Theresa Hamilton thinks it’s a small gesture, but an important one.
Last month she was hired as the Aboriginal Friendship Society’s (AFS) elder outreach coordinator. If any kind of true and meaningful reconciliation is possible moving forward, Hamilton says that communication will be critical.
“I’m really happy that this is something we can do for the community,” said Hamilton.
The goals of the elder outreach program are to identify indigenous members and elders in the local community, determine how AFS can serve them, and create relationships with the community at large.
AFS has also hired an elder outreach facilitator to achieve those objectives.
Marlene Coolidge, who is new to Revelstoke and has Woodlands Cree heritage, says she is thrilled to be part of the program.
“I am thrilled to learn about the roots of this community, and gain insight into the culture,” said Coolidge.
Hamilton says that that relationship building is healing and required for reconciliation. She says that lots of people she has spoken to have never had the opportunity to express or claim their indigenous heritage before.
“We need to build relationships, that is part of reconciliation. That is part of healing,” said Hamilton. “A lot of the folks I’ve spoken too have told me they have never had an opportunity to express their indigenous identity before.”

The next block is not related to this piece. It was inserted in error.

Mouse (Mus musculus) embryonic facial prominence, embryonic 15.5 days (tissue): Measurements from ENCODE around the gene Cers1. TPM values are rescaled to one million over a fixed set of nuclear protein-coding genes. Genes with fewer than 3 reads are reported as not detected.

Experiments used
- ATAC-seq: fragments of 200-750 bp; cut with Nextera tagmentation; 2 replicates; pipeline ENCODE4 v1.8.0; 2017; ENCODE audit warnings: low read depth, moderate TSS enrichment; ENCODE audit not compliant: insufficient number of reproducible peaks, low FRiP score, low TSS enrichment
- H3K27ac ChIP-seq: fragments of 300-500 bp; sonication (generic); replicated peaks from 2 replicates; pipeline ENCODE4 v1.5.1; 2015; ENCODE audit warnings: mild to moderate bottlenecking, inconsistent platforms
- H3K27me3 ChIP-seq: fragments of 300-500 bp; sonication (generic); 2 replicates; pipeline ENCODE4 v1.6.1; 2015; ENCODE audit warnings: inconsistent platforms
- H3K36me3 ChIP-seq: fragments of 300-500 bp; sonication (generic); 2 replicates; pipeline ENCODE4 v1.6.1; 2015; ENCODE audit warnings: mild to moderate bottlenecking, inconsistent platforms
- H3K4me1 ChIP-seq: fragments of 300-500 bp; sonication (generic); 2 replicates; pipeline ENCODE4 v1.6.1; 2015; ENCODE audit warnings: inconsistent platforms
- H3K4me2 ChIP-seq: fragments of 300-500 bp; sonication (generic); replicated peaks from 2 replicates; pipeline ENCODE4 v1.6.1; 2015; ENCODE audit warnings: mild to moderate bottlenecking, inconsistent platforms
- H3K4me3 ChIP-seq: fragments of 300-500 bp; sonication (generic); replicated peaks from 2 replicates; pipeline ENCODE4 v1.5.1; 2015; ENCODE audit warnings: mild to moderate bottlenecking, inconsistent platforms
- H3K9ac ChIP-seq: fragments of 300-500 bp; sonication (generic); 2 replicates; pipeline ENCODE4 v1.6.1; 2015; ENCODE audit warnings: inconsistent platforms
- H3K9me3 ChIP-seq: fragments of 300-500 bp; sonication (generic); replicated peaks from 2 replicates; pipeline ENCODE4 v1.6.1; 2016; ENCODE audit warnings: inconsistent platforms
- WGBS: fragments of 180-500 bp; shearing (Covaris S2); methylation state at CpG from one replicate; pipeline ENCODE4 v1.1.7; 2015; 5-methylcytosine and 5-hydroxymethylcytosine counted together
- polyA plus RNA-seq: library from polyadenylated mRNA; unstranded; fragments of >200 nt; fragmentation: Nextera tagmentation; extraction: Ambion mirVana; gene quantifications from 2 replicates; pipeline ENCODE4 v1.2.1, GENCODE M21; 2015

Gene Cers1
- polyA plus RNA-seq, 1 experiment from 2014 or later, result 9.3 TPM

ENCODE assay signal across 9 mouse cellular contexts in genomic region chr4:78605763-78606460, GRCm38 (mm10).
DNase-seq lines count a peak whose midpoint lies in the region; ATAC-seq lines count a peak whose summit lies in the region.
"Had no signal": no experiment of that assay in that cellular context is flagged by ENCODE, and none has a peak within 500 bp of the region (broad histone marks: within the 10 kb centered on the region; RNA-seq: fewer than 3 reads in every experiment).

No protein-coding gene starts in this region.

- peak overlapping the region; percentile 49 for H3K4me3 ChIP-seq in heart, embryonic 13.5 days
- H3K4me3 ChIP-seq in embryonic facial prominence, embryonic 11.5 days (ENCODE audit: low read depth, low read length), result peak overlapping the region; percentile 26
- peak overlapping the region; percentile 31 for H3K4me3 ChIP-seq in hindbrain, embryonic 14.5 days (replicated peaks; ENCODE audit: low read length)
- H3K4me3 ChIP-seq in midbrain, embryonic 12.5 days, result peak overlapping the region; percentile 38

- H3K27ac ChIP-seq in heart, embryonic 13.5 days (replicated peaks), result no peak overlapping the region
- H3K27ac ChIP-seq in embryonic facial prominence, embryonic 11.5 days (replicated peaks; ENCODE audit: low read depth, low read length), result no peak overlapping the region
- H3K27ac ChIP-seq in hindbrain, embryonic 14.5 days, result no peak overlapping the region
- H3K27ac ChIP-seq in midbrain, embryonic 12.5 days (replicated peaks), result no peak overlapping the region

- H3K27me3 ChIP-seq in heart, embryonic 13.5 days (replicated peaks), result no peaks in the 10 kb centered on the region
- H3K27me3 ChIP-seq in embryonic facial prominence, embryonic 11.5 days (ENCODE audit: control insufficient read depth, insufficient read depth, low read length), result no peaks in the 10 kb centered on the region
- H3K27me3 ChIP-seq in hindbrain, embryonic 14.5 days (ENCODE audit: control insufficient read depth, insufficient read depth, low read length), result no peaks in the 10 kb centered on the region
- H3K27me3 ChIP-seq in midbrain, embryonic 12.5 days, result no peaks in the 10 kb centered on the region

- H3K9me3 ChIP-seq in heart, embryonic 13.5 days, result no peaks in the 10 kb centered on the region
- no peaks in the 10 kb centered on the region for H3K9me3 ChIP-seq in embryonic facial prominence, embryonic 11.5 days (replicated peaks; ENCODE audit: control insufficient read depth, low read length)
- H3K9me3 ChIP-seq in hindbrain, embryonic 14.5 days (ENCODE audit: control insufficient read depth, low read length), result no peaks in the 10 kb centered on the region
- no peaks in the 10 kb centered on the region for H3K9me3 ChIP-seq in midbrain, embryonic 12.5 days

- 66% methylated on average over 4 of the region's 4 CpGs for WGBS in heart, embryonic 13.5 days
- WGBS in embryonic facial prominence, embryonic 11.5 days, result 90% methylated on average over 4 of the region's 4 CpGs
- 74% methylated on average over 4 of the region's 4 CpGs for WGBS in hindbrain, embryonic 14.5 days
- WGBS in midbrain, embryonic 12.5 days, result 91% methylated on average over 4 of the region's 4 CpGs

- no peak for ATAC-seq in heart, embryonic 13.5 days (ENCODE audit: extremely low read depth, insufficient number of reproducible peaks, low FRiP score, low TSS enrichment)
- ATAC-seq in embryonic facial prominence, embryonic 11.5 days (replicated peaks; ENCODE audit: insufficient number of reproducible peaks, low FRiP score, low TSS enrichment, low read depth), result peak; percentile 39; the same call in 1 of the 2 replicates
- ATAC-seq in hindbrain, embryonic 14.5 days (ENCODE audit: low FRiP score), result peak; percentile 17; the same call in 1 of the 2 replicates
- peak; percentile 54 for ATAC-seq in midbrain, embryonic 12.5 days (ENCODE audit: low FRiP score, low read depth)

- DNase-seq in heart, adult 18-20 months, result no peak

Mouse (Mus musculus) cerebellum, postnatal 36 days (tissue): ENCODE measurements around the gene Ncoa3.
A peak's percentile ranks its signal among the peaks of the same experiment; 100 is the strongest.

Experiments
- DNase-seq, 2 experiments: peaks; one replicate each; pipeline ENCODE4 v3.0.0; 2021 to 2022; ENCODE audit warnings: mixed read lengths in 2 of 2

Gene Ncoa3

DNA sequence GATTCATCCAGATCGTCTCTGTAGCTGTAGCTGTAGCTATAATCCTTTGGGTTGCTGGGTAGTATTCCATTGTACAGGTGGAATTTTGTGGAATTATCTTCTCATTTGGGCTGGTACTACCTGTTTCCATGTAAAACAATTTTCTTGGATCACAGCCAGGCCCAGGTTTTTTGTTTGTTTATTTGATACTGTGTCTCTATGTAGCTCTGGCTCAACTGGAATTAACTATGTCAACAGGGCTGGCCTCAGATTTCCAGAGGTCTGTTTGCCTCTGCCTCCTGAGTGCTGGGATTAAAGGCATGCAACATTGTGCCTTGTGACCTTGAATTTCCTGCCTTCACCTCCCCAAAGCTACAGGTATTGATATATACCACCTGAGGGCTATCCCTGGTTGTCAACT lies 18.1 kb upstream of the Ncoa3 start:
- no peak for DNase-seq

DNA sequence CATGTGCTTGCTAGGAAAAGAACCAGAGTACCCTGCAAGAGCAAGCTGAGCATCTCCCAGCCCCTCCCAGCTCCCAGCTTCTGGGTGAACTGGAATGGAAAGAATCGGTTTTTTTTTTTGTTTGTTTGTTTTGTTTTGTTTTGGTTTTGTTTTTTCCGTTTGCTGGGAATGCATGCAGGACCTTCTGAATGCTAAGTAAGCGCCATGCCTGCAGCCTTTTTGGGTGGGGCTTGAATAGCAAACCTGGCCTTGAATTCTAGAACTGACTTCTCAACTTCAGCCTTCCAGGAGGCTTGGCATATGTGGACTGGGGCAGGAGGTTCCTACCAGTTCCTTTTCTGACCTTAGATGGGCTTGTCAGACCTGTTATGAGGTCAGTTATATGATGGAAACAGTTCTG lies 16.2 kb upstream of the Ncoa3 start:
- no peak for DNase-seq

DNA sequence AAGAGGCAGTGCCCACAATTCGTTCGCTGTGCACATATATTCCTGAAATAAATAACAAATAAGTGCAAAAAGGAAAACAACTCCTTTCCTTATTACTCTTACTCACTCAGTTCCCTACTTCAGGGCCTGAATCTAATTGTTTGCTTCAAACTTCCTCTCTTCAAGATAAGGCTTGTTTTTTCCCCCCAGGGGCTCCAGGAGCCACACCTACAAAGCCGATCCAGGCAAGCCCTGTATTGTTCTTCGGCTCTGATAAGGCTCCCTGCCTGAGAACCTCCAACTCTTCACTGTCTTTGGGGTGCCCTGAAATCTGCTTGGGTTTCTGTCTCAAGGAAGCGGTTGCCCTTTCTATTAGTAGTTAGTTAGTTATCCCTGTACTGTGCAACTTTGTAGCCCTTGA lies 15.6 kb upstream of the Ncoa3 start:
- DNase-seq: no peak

Hamilton studied indigenous studies in university in Ontario, but said that most of what she had learned was out of the textbook until she moved out west. She says she is eager to be a face in the community, and that the job is right for her.
“I think this found me, and I am so honoured to be telling and recording people’s stories,” said Hamilton. “It is so beautiful, and coming at a critical time.
The Aboriginal Friendship Society was incorporated as a not-for-profit in July 2015.
On Tuesday, April 10, they hosted a potluck at 404 Connaught Ave. to introduce the community to the elder outreach program.
To RSVP contact hamilton at email@example.com
AFS will also be hosting an Earth Day Celebration at the BC Interior Forestry Museum between 5 and 8 p.m. on April 22. Elder Bart Thomas and members of the Spallumcheen band will be sharing traditional drumming and songs.
There are a number of indigenous groups who claim Revelstoke and the surrounding area as part of their traditional land. Among them are the Sinixt, or “lakes people,” who were declared extinct by the Canadian government in 1956 during the negotiations of the Columbia River Treaty. See: Eilleen Delehanty Pearkes, A River Captured: the Columbia River Treaty and Catastrophic Change, for more information. Acknowledgement of traditional territory is an important cultural protocol for Indigenous peoples, nations and cultures. We would like to acknowledge and honour the four nations on whose territory we gather; Sinixt, Secwepmec, Ktunaxa and Syilx.